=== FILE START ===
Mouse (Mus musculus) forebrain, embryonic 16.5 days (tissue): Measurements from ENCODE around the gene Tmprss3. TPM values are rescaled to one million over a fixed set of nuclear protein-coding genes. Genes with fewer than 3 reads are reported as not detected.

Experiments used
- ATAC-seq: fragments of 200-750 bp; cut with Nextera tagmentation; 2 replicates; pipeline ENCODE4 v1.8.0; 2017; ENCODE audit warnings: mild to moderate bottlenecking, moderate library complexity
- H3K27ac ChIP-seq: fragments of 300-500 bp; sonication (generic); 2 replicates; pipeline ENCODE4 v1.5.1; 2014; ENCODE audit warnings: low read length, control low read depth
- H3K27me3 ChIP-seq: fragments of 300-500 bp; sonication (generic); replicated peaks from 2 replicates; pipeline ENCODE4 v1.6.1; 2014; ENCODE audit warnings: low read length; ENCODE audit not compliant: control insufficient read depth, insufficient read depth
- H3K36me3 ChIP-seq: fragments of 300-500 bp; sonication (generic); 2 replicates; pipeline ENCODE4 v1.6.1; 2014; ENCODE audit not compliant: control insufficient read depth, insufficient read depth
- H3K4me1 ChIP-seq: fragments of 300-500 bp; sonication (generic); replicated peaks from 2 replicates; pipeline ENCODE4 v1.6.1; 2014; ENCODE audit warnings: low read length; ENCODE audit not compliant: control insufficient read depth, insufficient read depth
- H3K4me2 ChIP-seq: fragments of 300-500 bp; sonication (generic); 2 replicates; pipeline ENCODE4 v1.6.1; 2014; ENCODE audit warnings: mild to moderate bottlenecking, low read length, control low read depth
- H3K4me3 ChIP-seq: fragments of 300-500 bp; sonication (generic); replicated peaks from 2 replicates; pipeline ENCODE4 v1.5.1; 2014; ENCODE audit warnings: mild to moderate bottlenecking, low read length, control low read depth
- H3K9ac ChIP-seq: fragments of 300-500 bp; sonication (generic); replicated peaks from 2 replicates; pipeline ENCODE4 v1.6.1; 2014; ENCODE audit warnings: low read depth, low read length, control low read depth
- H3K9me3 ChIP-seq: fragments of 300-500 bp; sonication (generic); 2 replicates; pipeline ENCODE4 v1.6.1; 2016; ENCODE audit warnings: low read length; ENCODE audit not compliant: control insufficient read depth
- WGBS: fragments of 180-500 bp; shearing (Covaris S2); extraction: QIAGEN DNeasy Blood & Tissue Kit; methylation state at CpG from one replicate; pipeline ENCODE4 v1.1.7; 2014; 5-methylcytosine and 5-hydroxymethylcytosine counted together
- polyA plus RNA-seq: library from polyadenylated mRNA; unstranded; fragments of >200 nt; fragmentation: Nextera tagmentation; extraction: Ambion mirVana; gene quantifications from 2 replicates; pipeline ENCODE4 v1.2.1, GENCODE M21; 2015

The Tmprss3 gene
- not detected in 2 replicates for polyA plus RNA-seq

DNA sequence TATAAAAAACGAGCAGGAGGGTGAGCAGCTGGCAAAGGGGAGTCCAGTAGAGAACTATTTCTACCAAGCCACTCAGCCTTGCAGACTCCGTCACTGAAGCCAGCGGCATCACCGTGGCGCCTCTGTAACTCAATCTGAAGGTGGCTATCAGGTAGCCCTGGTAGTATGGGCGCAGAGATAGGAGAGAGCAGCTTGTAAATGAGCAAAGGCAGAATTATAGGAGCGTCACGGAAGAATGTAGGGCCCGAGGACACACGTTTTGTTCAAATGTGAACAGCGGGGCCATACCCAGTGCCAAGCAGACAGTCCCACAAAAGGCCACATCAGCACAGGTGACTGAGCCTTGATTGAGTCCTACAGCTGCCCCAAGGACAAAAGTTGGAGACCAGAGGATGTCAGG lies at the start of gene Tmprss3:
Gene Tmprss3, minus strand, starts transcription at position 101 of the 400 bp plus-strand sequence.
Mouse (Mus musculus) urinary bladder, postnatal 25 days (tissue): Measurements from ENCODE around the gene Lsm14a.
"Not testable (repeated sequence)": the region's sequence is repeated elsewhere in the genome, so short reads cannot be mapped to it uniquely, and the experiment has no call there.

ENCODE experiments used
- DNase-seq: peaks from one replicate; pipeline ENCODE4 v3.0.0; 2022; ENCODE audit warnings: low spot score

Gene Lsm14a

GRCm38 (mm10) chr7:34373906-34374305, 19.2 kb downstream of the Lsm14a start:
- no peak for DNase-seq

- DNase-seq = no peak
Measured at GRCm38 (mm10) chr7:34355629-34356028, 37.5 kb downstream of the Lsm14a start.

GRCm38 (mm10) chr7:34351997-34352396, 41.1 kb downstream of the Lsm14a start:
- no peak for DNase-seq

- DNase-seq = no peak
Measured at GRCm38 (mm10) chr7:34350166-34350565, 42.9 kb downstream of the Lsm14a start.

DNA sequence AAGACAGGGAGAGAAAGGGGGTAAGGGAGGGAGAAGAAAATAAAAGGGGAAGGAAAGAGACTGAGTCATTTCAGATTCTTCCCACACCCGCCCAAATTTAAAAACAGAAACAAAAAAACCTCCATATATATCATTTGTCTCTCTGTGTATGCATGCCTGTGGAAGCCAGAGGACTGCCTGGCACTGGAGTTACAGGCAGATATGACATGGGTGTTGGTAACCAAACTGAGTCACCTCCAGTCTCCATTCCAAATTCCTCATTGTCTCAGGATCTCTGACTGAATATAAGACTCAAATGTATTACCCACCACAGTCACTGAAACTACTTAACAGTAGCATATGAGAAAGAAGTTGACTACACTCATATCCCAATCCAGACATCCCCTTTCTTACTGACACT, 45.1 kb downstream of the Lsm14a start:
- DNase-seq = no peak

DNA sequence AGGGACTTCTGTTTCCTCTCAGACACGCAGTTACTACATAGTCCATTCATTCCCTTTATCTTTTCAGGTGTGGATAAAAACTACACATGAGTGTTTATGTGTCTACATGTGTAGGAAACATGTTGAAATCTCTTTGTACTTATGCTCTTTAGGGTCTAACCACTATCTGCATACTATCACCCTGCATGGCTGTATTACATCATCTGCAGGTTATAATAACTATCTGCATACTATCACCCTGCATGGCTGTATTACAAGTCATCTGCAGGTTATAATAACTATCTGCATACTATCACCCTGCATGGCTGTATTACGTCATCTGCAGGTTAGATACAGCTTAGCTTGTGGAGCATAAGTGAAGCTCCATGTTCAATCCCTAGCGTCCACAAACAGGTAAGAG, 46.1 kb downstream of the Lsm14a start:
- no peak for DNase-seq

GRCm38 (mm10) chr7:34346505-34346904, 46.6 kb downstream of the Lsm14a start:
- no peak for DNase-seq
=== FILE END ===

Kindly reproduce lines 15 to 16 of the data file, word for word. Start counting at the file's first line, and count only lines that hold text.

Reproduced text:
- not detected in 2 replicates for polyA plus RNA-seq

DNA sequence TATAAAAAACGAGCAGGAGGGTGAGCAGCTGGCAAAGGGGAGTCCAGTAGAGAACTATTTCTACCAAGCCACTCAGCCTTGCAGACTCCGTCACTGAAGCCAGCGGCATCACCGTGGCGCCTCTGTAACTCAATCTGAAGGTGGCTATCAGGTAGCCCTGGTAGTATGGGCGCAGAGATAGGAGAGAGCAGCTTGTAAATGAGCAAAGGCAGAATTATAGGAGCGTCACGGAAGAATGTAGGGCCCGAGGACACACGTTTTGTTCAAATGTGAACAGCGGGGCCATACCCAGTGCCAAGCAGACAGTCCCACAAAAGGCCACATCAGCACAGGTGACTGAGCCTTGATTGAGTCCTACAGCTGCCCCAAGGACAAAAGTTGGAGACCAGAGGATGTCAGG lies at the start of gene Tmprss3: